1.2What are Organisms?

Organisms have the following characteristics:

  • They are made of units known as cells, each of which is surrounded by a phospholipid bilayer.
  • They self-replicate through DNA, a genetic material.
  • They respond to stimuli from the surrounding environment.
  • They synthesize adenosine triphosphate (ATP), an energetic material, and use the energy produced for life and growth.

Let’s look at these characteristics more closely.

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Organisms and Cells

The fact that all organisms are made of cells, the minimum unit of life, is of enormous importance. It is believed that the first organisms to emerge on earth some 3.8 billion years ago were anaerobic unicellular organisms, which depended on organic compounds in the ocean rather than oxygen. Then came photosynthetic bacteria and cyanobacteria, which were capable of synthesizing organic matter from carbon dioxide, thus gradually increasing the amount of oxygen in the air. This oxygen was gradually transformed into ozone in the stratosphere 10 to 50 km above the ground by ultraviolet rays. The ozone layer blocked these harmful ultraviolet rays, thus allowing the emergence of organisms on the planet. The first organisms found on the ground surface were plants, which began to grow approximately 400 million years ago. This marked the start of an explosive diversification of life on earth.
Take a moment to look around you. What you see are very complex and diverse biotic communities. An adult human is made of some 60 trillion cells. All organisms consist not of uniform cells but of specialized versions with many different functions. In other words, cell differentiation is needed for the creation of complex organisms (see Chapter 10). For groups of differentiated cells to be highly organized in a spatial sense and become an organism, another step known as cell-to-cell interaction is required (see Chapter 11). This mechanism is called hierarchization, and is essential for the creation of higher organisms.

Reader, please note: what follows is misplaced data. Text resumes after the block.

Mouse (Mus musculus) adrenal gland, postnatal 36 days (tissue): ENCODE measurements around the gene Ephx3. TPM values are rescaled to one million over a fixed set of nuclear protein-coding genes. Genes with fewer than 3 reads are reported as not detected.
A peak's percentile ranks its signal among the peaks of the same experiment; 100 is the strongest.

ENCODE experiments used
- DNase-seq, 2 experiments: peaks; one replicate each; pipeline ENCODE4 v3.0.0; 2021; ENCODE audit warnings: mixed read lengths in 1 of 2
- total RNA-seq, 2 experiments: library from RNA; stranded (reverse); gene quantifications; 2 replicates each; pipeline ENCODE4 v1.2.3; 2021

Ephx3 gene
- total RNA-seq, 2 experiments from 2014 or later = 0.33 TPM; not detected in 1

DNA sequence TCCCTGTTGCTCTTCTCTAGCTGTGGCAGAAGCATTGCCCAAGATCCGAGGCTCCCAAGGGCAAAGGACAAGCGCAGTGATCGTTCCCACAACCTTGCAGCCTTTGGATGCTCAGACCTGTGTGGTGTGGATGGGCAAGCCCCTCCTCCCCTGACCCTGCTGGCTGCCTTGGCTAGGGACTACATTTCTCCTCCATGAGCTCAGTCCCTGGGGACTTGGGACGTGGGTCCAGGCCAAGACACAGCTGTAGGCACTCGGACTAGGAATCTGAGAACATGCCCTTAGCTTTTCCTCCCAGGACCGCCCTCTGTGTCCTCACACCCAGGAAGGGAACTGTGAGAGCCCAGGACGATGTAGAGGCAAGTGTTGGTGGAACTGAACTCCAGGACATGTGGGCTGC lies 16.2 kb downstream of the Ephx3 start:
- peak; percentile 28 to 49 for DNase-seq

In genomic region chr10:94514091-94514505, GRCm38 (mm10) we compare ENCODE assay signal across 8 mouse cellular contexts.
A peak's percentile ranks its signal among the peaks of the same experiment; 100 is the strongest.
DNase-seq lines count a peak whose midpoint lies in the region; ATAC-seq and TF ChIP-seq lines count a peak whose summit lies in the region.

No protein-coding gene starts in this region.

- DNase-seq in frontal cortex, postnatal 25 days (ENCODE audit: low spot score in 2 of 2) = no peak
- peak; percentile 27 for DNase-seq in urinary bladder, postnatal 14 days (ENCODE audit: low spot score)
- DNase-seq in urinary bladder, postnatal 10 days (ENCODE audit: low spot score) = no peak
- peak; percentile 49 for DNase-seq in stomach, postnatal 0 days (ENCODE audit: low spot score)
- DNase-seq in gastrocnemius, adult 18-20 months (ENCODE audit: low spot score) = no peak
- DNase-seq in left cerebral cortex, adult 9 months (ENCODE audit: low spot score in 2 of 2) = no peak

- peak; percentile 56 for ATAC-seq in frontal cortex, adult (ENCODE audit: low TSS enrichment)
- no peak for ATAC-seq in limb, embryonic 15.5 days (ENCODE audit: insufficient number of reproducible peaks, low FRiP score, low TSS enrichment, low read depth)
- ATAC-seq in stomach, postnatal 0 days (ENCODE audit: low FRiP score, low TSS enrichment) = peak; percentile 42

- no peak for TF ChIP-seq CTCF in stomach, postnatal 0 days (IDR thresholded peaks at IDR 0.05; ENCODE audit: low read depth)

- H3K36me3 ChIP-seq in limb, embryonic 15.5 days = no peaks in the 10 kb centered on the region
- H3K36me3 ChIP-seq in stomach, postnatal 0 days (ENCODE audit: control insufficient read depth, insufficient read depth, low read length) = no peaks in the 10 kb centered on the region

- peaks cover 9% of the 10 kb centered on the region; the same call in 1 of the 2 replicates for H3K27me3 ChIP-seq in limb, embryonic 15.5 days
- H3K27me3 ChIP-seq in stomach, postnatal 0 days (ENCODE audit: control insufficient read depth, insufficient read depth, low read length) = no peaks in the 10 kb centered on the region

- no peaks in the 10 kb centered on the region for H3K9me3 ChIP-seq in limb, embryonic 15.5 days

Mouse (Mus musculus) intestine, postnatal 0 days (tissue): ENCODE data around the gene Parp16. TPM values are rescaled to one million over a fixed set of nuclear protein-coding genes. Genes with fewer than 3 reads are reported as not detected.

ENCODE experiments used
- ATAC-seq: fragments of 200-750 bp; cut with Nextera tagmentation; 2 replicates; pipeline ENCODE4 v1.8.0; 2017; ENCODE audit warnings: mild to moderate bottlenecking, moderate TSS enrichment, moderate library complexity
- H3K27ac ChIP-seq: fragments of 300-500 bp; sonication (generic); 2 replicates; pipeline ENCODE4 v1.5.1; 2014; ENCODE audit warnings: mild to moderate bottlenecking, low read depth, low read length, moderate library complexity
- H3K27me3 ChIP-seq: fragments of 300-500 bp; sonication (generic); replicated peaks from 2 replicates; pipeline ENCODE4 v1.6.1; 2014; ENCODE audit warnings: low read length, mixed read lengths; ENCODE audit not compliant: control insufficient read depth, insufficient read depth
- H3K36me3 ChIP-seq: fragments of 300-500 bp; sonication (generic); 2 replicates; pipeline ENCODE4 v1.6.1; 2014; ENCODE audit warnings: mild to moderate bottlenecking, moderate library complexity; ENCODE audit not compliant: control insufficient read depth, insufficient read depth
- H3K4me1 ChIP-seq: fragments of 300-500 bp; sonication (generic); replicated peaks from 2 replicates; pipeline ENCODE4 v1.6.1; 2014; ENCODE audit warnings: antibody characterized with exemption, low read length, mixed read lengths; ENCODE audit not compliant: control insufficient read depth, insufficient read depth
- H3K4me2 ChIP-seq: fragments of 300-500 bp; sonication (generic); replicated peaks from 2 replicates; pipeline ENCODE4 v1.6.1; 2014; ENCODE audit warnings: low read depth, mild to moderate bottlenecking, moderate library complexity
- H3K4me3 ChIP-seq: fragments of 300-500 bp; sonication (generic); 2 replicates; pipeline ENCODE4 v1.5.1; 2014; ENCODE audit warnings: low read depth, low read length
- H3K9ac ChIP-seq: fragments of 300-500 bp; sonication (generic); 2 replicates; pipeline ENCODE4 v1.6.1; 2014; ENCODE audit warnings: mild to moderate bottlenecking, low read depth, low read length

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Another characteristic of organisms is that they produce offspring that are visually similar to them. Unicellular cells procreate by asexual reproduction such as division (e.g., in paramecia) and budding (e.g., in baker’s yeast) (see Chapter 12), and the offspring cells have the same traits as the parent cells provided no mutation occurs in their DNA. On the other hand, multicellular organisms procreate by sexual reproduction, and the offspring inherit half their genes from each parent. Although different species do not result from this method of reproduction, any DNA mutation that occurs during the process of self-replication can be reflected in the traits of the offspring. This is called evolution. Mutation occurs in DNA bases at a certain frequency, meaning that evolution may be observed in the characteristics of reproduced organisms.

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Response to Stimuli

One of the key characteristics of organisms is that they respond to stimuli from the surrounding environment (i.e., the outside world). The cell membrane has receptors - proteins that receive stimuli. When these receptors are stimulated by some external influence, a cascade of chemical reactions is triggered in the cytoplasm, leading to the synthesis of new proteins via DNA transcription. This chain reaction mechanism is called the signal transduction pathway (see Chapter 9). Various types of receptor are coded into the genes of all organisms, from E. coli to humans, and many such receptors are common to all organisms. This indicates that organisms on earth have evolved from the same protobionts.

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ATP - Currency of Energy Transfer

The last characteristic of organisms discussed here is their capacity for metabolic activities (i.e., synthesis and degradation of substances) within their cells. During these processes, ATP (see Chapter 2) - an energetic material - is synthesized, the resulting energy is used to produce heat, and metabolic activities are retained (see Chapters 7 & Chapters 8).

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